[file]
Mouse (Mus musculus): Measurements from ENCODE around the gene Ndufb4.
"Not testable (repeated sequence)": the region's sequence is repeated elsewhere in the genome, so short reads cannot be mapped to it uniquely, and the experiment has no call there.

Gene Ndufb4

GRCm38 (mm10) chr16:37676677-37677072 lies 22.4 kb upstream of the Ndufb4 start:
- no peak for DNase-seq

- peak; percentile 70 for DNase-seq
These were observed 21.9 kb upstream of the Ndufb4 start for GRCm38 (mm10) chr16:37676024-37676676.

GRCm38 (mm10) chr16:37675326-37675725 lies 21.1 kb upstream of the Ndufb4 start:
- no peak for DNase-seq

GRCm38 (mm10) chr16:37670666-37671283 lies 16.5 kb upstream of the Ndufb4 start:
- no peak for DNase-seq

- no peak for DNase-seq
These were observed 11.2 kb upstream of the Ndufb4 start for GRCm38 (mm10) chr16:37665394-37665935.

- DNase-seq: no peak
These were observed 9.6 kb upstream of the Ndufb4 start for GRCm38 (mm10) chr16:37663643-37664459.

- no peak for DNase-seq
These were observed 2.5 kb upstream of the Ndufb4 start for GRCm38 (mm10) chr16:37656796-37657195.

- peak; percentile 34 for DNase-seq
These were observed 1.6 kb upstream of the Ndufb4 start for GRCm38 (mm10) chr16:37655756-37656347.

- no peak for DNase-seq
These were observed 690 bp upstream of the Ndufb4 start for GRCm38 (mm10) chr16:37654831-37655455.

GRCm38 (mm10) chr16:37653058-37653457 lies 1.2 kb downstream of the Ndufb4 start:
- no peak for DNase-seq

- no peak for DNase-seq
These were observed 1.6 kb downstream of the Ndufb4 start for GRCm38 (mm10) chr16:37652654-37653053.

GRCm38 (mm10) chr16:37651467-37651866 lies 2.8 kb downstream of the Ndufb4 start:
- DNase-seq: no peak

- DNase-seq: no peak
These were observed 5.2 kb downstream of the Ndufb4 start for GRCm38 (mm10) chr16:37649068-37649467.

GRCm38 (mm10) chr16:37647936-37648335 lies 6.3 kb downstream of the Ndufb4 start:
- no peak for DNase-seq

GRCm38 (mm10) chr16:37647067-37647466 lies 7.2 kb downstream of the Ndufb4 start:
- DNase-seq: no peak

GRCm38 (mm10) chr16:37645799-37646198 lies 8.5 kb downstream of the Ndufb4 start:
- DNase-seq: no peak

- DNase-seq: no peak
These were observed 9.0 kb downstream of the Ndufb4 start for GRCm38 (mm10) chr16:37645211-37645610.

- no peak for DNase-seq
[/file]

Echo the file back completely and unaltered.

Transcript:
Mouse (Mus musculus): Measurements from ENCODE around the gene Ndufb4.
"Not testable (repeated sequence)": the region's sequence is repeated elsewhere in the genome, so short reads cannot be mapped to it uniquely, and the experiment has no call there.

Gene Ndufb4

GRCm38 (mm10) chr16:37676677-37677072 lies 22.4 kb upstream of the Ndufb4 start:
- no peak for DNase-seq

- peak; percentile 70 for DNase-seq
These were observed 21.9 kb upstream of the Ndufb4 start for GRCm38 (mm10) chr16:37676024-37676676.

GRCm38 (mm10) chr16:37675326-37675725 lies 21.1 kb upstream of the Ndufb4 start:
- no peak for DNase-seq

GRCm38 (mm10) chr16:37670666-37671283 lies 16.5 kb upstream of the Ndufb4 start:
- no peak for DNase-seq

- no peak for DNase-seq
These were observed 11.2 kb upstream of the Ndufb4 start for GRCm38 (mm10) chr16:37665394-37665935.

- DNase-seq: no peak
These were observed 9.6 kb upstream of the Ndufb4 start for GRCm38 (mm10) chr16:37663643-37664459.

- no peak for DNase-seq
These were observed 2.5 kb upstream of the Ndufb4 start for GRCm38 (mm10) chr16:37656796-37657195.

- peak; percentile 34 for DNase-seq
These were observed 1.6 kb upstream of the Ndufb4 start for GRCm38 (mm10) chr16:37655756-37656347.

- no peak for DNase-seq
These were observed 690 bp upstream of the Ndufb4 start for GRCm38 (mm10) chr16:37654831-37655455.

GRCm38 (mm10) chr16:37653058-37653457 lies 1.2 kb downstream of the Ndufb4 start:
- no peak for DNase-seq

- no peak for DNase-seq
These were observed 1.6 kb downstream of the Ndufb4 start for GRCm38 (mm10) chr16:37652654-37653053.

GRCm38 (mm10) chr16:37651467-37651866 lies 2.8 kb downstream of the Ndufb4 start:
- DNase-seq: no peak

- DNase-seq: no peak
These were observed 5.2 kb downstream of the Ndufb4 start for GRCm38 (mm10) chr16:37649068-37649467.

GRCm38 (mm10) chr16:37647936-37648335 lies 6.3 kb downstream of the Ndufb4 start:
- no peak for DNase-seq

GRCm38 (mm10) chr16:37647067-37647466 lies 7.2 kb downstream of the Ndufb4 start:
- DNase-seq: no peak

GRCm38 (mm10) chr16:37645799-37646198 lies 8.5 kb downstream of the Ndufb4 start:
- DNase-seq: no peak

- DNase-seq: no peak
These were observed 9.0 kb downstream of the Ndufb4 start for GRCm38 (mm10) chr16:37645211-37645610.

- no peak for DNase-seq